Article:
Why China’s debt defaults are good for investors

The country’s implicit backstop to all state-linked borrowers has stymied credit and risk analysis. Abandoning it will encourage proper risk management and better bond pricing.
Why China’s debt defaults are good for investors

Investors rarely see a rise in bond defaults as a good thing. But in China’s case, an exception can be made.

The news that Yongcheng Coal and Electricity Holding Company and technology company Tsinghua Unigroup – both regional government-owned borrowers – had defaulted on bond payments during November has served to undercut investor assumptions about the willingness of Beijing to stand behind every state-linked debtor.

They are not the first state-linked borrowers to default – Fitch Ratings says that five Chinese state-owned enterprises (SOEs) did so during the first 10 months of 2020 – but their size and the immediacy of the defaults served to underline the fact that China Inc is not willing to stand behind every bond issued by a profligate or money-losing SOE.

Indeed, instead of the central government acting as a backstop of last resort, vice-prime minister Liu He has warned that Beijing is taking a “zero tolerance” policy to companies that seek to evade their outstanding debt payments.

Investors have noticed – and panicked. According to Bloomberg on November 23, the 'AAA' rated local bonds of Pingdingshan Tianan Coal Mining, Jizhong Energy Group, Tianjin TEDA Investment Holding and Yunnan Health & Culture Tourism Holding Group have all dropped by 14% since November 10. 

Beijing's assertion that it will not stand behind Chinese SOE bonds confirms a growing suspicion among many investors. For years the Chinese government had offered an implicit but seemingly ironclad support of this debt. At the same time, many SOEs were encouraged to borrow heavily, to help sustain the country’s economic health.

As a consequence, China's overall debt position has boomed. Its debt to GDP ratio is set to rise 23 percentage points to reach 273% of GDP at the end of this year, according to S&P Global Ratings. The country’s corporates have grown their annual borrowing by between 11% and 15% between 2012 and 2020; JP Morgan Asset Management estimated in June that the country's local bond market had reached $14 trillion, up from $9.3 trillion in 2016. It is the world's second-largest fixed income market.

In contrast, China’s economy grew by an average of 7.09% between 2010 and 2019 – and is likely to rise by just 1.2% this year.

What's more, many corporate borrowers operate in sectors that are vulnerable to slowdowns in economic activity (for example property, tourism, construction); others have depended on the whims of central fiscal policy. And yet, because of the support of Beijing or regional governments, these corporates have been able to issue at extremely tight bond levels, while 90% are rated no lower than ‘AA’ by local rating agencies.

The abandonment of wholesale support for SOE debt overturns these practices. Now investors will have to grapple with the fact that they may lose their money on some such deals.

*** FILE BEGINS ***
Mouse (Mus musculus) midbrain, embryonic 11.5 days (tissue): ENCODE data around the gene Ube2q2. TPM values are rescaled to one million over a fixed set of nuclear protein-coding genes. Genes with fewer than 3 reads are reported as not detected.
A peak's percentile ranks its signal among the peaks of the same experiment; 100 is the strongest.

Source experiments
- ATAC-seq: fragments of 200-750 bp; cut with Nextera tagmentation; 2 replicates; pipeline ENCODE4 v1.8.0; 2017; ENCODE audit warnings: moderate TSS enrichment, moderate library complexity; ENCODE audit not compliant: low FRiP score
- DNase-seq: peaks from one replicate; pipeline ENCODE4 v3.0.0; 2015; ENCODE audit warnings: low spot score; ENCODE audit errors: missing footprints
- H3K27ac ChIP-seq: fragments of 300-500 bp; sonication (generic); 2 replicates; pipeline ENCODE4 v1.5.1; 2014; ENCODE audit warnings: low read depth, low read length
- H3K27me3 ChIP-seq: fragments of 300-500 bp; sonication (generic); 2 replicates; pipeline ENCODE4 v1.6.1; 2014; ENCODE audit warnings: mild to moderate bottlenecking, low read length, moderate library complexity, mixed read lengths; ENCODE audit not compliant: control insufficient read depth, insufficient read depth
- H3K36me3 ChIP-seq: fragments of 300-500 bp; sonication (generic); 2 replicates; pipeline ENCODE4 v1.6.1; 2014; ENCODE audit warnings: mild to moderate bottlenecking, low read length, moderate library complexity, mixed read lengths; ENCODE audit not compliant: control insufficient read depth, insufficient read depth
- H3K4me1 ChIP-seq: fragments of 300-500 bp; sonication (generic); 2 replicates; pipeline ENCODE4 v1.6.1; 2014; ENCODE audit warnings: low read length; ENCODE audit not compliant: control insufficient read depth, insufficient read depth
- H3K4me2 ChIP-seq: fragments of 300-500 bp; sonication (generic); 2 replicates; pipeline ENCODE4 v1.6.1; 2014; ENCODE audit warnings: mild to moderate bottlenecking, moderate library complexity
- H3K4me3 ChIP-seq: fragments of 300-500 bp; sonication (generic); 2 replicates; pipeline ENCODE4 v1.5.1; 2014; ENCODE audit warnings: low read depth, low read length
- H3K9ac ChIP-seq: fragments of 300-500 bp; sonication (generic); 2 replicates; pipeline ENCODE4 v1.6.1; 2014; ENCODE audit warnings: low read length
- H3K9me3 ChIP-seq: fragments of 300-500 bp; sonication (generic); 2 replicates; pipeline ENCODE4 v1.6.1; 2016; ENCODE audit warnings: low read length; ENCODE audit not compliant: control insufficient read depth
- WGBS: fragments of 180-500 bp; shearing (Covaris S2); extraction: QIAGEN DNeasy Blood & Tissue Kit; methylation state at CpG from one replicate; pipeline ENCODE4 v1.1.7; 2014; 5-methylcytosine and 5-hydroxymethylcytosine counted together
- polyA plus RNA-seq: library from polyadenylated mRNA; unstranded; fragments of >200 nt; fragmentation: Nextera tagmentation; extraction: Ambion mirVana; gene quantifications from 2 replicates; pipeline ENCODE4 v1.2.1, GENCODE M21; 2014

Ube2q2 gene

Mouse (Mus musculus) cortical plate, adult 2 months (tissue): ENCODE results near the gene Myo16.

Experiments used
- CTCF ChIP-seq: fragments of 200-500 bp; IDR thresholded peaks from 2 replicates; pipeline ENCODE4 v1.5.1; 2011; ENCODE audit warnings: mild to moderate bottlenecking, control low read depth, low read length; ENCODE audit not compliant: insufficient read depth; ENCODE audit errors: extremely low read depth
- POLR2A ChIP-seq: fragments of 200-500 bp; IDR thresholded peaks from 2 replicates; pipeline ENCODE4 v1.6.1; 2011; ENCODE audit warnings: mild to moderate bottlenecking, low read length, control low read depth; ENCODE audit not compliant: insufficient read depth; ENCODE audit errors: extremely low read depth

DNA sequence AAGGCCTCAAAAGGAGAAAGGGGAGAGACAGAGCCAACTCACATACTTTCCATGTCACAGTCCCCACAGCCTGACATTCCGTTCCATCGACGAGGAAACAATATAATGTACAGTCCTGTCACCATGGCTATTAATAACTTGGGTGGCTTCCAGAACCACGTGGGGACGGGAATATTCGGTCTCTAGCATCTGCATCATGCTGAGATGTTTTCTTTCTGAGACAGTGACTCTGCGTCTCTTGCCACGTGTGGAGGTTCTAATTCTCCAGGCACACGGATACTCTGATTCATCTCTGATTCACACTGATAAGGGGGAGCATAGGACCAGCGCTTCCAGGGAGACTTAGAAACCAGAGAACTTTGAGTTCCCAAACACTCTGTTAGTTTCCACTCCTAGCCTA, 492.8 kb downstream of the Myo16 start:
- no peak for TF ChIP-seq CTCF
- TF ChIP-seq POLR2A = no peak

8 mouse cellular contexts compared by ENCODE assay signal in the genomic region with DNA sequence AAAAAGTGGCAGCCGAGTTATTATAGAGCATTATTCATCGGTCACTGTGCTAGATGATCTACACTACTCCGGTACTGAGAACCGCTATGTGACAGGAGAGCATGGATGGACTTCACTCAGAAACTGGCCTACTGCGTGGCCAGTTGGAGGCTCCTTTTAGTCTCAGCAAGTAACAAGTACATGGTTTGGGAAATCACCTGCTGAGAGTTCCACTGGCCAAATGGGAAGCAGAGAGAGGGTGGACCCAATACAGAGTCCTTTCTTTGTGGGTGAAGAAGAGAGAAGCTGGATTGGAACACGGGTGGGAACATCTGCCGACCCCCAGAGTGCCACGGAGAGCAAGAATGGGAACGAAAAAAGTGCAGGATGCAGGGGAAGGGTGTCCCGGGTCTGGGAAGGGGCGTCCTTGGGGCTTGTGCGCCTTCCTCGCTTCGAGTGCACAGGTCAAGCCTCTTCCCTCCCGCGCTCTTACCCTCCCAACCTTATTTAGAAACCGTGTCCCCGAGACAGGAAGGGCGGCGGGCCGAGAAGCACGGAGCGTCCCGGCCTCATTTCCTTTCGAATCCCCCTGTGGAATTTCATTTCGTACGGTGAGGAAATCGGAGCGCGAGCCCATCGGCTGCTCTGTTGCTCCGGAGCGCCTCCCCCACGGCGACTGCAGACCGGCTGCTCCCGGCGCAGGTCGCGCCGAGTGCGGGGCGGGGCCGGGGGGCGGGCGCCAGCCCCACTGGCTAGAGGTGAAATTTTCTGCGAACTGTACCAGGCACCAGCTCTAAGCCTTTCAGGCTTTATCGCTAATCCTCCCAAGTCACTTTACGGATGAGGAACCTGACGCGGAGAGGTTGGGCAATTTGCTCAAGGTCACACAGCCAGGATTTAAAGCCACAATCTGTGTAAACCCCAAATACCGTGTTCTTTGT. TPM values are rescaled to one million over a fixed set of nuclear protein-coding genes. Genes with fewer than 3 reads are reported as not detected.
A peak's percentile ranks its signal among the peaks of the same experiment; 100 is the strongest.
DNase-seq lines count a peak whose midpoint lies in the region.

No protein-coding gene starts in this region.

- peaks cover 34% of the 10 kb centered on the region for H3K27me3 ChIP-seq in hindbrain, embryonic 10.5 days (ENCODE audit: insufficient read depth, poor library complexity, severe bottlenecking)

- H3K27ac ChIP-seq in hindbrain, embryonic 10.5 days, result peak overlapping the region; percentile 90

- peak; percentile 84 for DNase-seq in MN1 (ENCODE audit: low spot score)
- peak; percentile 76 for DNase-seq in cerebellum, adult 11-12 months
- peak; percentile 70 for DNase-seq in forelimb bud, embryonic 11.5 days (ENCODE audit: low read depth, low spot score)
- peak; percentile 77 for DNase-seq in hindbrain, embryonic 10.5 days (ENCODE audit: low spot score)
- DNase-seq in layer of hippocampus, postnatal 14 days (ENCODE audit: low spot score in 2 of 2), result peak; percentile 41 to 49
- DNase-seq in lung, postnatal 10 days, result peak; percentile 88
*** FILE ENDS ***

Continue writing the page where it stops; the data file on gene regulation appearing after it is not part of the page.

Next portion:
That is a good thing


For the immediate future, the lack of a state backstop is likely to cause concern among international investors. Many were already cautious about risking money in China's local bond market, in particular, concerned over the opaqueness of local companies and the uncertainty of the legal process in the event that bond payments were delayed.

With government support now confirmed as no longer existing for at least some SOEs, investors will likely retreat to only the top-tier state borrowers and banks.

But over the longer-term, this will benefit China’s debt market development. Foreign investors have long been aware of the distortion of the country’s unofficial bond backstop. And as the country’s economy has slowed, they have been reluctant to invest in its corporate debt.

Now, unable to assume a regional or central government will hand them back their money in the event an SOE borrower falls into problems, investors and analysts will have to pay attention to the default or downgrade risks that each company in China poses.

They can demand more borrower transparency, better credit analysis and wider rating differentiation, which will improve market pricing transparency. And in many cases, they will demand higher returns for the risks they need to take.

As the differences in local credit quality become more pronounced, foreign investors should eventually become more comfortable with investing their capital across a broader array of Chinese corporate risk, which is what Beijing wants.

In addition, as S&P notes, more failures to pay bonds will pave a firmer path for investor rights amid corporate bond defaults and expectations for repayments.

In a note issued on Tuesday (December 1), the credit rating agency noted that the country’s Enterprise Bankruptcy Law has “only this year become important to international investors”, courtesy of “landmark defaults involving US dollar bonds, and growing recognition in the country that court action may be preferable to out-of-court negotiations that drag on for years”.

The rating agency said that it sees these cases to be good for China's credit markets: “They raise transparency, facilitate resolutions, and make outcomes more predictable”.

Ultimately, these tried and tested processes should offer international investors confidence that a defined judicial process exists for when Chinese borrowers cannot pay their debt back. And that knowledge will give international fund managers and asset owners more confidence to allocate their money into local deals.

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